Organizers and volunteers said they are working to try and smooth things out because they know moving day can be chaotic.

The shelter will have a 10 p.m. curfew except for those with evening jobs, organizers said.

Emotional day

People at the property expressed a wide range of emotions Tuesday, some saying they were concerned about the indoor shelter or had reasons they can’t go. One woman, who asked not to be named, said she hasn’t seen her children since October.

“I miss you babies so much! Mommy’s going to get it back together,” she said, explaining that she makes money running errands for people with her truck and can’t stay at a shelter that has a curfew because someone might call at 3 a.m. needing her to make a trash run.

People who were living in downtown Jacksonville's homeless camp - which has been called "Tent City" because of all the tents - are now gone— many have been moved to a temporary shelter. This comes after the city ordered the roughly 200 people out by noon today. News4jax reporter Ashley Harding shares some of their stories.
People who were living in downtown Jacksonville's homeless camp - which has been called "Tent City" because of all the tents - are now gone— many have been moved to a temporary shelter. This comes after the city ordered the roughly 200 people out by noon today. News4jax reporter Ashley Harding shares some of their stories.

Others said they’re grateful to have somewhere to go.

“At least the people that are doing this for us, at least they’re helping everybody else, giving us a place to stay, helping us with the tents. Helped us with everything,” Thomas Riggs said.

Not everyone wanted to move, but those who care for the homeless say living outdoors like this isn’t safe.

Advocate’s perspective

Activists at the property Tuesday said it never should have gotten to this point in the first place. They said they believe more should have been done from the beginning.

Community activist Brennan Reed tried to help Tuesday and shared videos with News4Jax showing the confused scene.

“They were promised a hotel at the beginning. They were promised permanent residency. The city fell through on that,” Reed said.

He said tensions boiled and rumors ran throughout the area as city workers cleared and closed off the property where about 200 people had been living.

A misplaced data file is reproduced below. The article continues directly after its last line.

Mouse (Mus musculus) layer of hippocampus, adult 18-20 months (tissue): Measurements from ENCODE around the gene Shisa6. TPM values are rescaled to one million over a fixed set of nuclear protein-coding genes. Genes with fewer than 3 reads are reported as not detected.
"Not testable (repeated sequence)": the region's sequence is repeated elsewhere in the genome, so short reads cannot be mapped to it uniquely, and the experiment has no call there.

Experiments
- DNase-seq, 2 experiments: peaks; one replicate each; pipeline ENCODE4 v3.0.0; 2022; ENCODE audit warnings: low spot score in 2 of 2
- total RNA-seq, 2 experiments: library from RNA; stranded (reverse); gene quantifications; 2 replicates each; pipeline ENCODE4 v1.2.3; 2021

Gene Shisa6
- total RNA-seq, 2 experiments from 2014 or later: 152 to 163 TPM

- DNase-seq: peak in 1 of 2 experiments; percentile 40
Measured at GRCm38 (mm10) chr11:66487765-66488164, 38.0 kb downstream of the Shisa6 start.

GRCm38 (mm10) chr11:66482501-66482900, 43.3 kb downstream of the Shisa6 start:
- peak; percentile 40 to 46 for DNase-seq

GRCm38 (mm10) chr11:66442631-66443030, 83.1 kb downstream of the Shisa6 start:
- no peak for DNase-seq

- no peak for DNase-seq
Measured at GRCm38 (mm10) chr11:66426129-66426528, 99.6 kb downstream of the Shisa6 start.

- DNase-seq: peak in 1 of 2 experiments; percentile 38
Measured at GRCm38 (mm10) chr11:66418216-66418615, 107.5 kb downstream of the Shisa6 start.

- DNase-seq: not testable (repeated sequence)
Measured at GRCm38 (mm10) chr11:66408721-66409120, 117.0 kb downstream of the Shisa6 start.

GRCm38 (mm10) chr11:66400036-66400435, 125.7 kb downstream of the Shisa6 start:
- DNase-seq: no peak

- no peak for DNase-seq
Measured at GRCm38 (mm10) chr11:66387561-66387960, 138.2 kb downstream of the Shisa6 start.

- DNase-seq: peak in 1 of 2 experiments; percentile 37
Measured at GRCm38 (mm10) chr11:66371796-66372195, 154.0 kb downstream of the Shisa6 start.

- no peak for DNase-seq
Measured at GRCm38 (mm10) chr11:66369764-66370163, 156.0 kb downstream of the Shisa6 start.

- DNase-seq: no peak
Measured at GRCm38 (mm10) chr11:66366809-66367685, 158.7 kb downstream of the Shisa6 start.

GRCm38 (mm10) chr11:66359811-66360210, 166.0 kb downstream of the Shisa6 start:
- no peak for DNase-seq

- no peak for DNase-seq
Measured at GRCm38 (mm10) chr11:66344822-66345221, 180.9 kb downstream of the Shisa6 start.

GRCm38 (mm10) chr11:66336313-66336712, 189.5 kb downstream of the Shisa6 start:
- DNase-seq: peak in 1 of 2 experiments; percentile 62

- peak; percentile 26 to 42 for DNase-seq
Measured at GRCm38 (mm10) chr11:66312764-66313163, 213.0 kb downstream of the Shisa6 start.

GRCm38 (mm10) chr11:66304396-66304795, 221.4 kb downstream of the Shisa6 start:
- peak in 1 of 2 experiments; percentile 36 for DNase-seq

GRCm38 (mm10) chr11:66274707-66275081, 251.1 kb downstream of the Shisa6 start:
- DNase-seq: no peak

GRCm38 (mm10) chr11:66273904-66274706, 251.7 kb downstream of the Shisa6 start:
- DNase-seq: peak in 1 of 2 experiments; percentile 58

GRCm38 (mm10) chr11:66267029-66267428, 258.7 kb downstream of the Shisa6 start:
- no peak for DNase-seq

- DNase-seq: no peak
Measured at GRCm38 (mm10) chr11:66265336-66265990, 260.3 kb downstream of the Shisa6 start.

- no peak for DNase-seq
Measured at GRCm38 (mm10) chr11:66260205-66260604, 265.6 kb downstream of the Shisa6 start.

Several different groups were trying to help out the people as they were checked in to the bridge shelter, asking them questions like whether they need medical help or psychological counseling? What else is going on in their lives? Is there possibly another shelter for them?

These are all factors that they are considering as they make sure that everyone has a place to stay, bathroom, shower and, of course, food.

“They’ve got this for 30 days and then what? That’s the issue that I’ve been addressing with City Council. I don’t want this to be a position to where in 30 days we’re back to square one, but we’re even worse off because now we don’t have our Ground Zero anymore,” Reed said.

The temporary shelter is a step in the right direction, Reed said, but the resources need to continue so no one falls backward.

“For a few of us we’re only one paycheck away from being in the same position,” Reed said.

There are concerns about health -- it’s the age of the coronavirus, and it’s hard for people to keep socially distanced in this shelter. That’s why volunteers want it to be temporary, and they’re trying to find people other places to stay.


About the Authors:

Ashley Harding joined the Channel 4 news team in March 2013 and reports every weekday for The Morning Show.

Jim Piggott is the reporter to count on when it comes to city government and how it will affect the community.